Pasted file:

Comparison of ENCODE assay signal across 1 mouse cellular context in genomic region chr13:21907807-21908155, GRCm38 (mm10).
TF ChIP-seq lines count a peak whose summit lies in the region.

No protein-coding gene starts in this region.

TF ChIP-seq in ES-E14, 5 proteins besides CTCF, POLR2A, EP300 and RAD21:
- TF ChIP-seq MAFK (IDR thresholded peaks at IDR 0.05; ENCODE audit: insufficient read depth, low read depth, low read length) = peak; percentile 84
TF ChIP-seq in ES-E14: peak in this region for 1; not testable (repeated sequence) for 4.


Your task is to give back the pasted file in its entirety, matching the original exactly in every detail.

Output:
Comparison of ENCODE assay signal across 1 mouse cellular context in genomic region chr13:21907807-21908155, GRCm38 (mm10).
TF ChIP-seq lines count a peak whose summit lies in the region.

No protein-coding gene starts in this region.

TF ChIP-seq in ES-E14, 5 proteins besides CTCF, POLR2A, EP300 and RAD21:
- TF ChIP-seq MAFK (IDR thresholded peaks at IDR 0.05; ENCODE audit: insufficient read depth, low read depth, low read length) = peak; percentile 84
TF ChIP-seq in ES-E14: peak in this region for 1; not testable (repeated sequence) for 4.